Advise patient to report any new or worsening respiratory symptoms
    Consider discontinuing if depression develops
    May cause bronchospasm
    Patient should be made aware of possible adverse effects on mood/behaviour
    Abrupt withdrawal may be associated with exacerbation of angina
    Reduce dose in elderly
    Advise patient grapefruit products may increase plasma level
    Female: Ensure adequate contraception during treatment
    Advise patients that empty tablet/capsule may be observed in stools

    Calcium channel blockers do not reduce the risk of myocardial infarction in unstable angina. The use of diltiazem should be reversed for patients resistant to treatment with beta-blockers. However, because of the risk of bradycardia, diltiazem should be used with caution in association with beta-blockers. Avoid concurrent use of beta blockers with diltiazem in patients with pre-existing conduction defects.

    Acute renal failure secondary to decreased renal perfusion has been reported in patients with reduced left ventricular function, severe bradycardia or severe hypotension.

    Pregnancy and Lactation


    Diltiazem is contraindicated during pregnancy.

    The limited available data on the use of diltiazem in pregnant patients suggests that reproductive risk is low. Diltiazem has resulted in reproductive toxicity in some animal species (rat, mice and rabbit) (Briggs, 2015).

    The use of all medication in pregnancy should be avoided whenever possible; particularly in the first trimester. Non-drug treatments should also be considered. When essential, a medication with the best safety record over time should be chosen, employing the lowest effective dose for the shortest possible time. Polypharmacy should be avoided. Teratogens taken in the pre-embryonic period, often quoted as lasting until 14 to 17 days post-conception, are believed to have an all-or-nothing effect. Where drugs have a short half-life, and when the date of conception is certain, this may allow women to be reassured where drug exposure has occurred within this time frame. Further advice may be available from the UK National Teratology Information Service (NTIS) and through ToxBase, available via password on the internet ( ) or if this is unavailable at the backup site ( ).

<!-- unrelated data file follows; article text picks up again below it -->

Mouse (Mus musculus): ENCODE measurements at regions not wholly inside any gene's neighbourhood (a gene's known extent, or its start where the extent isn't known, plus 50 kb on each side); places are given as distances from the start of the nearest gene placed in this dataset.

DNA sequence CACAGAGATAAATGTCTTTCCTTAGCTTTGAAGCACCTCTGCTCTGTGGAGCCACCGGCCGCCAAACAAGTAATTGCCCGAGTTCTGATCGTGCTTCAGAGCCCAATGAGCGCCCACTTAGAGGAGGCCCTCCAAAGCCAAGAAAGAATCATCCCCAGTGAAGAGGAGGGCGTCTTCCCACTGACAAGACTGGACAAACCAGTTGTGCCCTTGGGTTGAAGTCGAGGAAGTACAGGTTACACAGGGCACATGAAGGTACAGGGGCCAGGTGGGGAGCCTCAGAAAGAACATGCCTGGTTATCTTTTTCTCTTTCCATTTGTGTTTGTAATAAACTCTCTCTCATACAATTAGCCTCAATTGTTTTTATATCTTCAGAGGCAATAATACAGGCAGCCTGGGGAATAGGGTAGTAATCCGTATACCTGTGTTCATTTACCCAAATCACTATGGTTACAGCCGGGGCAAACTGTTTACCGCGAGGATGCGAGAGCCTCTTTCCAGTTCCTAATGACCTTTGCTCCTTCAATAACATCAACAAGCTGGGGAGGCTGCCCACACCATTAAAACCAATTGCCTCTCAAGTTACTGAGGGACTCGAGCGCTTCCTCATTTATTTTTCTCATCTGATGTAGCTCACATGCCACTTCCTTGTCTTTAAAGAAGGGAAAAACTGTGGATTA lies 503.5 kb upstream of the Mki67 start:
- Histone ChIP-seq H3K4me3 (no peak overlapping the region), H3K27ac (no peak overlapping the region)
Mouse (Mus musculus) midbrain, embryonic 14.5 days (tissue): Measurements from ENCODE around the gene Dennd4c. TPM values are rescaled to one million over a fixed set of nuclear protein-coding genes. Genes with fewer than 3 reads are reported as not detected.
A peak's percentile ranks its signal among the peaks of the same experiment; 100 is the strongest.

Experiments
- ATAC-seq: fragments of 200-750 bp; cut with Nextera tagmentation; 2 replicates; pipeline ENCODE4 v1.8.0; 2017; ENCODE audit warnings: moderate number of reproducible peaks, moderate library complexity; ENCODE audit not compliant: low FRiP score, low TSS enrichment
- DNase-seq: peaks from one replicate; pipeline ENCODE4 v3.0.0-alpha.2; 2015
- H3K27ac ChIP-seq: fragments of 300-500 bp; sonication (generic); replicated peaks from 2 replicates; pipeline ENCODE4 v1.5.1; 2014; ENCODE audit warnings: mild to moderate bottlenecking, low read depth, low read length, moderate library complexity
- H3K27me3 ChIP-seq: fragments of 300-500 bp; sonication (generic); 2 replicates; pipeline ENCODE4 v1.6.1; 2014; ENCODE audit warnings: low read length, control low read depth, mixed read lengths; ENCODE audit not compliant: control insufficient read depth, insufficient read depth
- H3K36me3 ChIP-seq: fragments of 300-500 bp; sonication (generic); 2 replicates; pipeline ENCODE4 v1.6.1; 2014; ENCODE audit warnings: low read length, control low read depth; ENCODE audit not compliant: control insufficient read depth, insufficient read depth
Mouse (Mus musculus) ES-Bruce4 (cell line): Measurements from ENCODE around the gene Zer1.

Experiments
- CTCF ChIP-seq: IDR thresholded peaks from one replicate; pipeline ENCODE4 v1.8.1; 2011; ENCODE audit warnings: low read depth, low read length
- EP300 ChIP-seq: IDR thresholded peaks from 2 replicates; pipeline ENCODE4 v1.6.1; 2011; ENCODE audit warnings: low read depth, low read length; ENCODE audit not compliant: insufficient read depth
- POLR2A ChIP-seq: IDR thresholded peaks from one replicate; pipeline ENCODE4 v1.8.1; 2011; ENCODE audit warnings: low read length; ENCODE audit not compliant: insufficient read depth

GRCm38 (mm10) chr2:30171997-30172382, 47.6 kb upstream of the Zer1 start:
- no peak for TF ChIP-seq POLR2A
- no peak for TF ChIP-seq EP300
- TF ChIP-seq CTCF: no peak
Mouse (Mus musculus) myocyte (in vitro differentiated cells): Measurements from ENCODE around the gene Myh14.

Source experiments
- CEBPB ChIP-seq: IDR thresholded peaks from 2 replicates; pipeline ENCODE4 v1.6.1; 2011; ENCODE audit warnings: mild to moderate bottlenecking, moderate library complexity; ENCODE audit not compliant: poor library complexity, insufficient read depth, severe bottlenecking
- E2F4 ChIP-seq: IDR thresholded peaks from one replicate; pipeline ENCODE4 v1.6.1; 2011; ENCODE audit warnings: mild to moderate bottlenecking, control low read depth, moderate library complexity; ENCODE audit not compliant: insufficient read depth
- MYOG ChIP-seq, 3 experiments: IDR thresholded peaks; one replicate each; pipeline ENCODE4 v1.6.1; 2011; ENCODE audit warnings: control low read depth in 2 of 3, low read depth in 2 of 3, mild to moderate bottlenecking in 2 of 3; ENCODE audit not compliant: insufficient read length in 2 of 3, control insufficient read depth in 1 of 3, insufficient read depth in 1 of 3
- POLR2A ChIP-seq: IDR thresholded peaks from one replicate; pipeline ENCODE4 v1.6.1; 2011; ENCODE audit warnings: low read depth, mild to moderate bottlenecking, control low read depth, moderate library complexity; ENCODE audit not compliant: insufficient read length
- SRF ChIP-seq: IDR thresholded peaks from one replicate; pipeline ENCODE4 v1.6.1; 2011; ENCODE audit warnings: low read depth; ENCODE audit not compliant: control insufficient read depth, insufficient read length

Use diltiazem with caution during breastfeeding.

    Diltiazem is excreted in human breast milk with approximately equal concentration in maternal serum and the breast milk (Briggs, 2015). The quantities ingested by the infant are likely to be small and LactMed considers the quantity unlikely to be problematic.

    Schaefer (2015) considers diltiazem to be one of the calcium channel blockers of choice for hypertension while breastfeeding.

    Neonates, infants born prematurely, those with low birth weight, those with an unstable gastrointestinal function or who have serious illnesses may require special consideration. For any infant, if a drug is prescribed to the nursing mother, it should be at the lowest practical dose and for the shortest time. When drug administration is unavoidable and breastfeeding is to continue, minimisation of exposure of the infant to the drug may sometimes be achieved by timing the maternal doses to just after a feeding episode. Infants exposed to drugs via breast milk should be monitored for unusual signs or symptoms. Interactions between the drug received by the infant from the mother's milk and medication prescribed for the infant should also be considered, for example, when the drug given to the infant may prevent metabolism of the drug received via breast milk.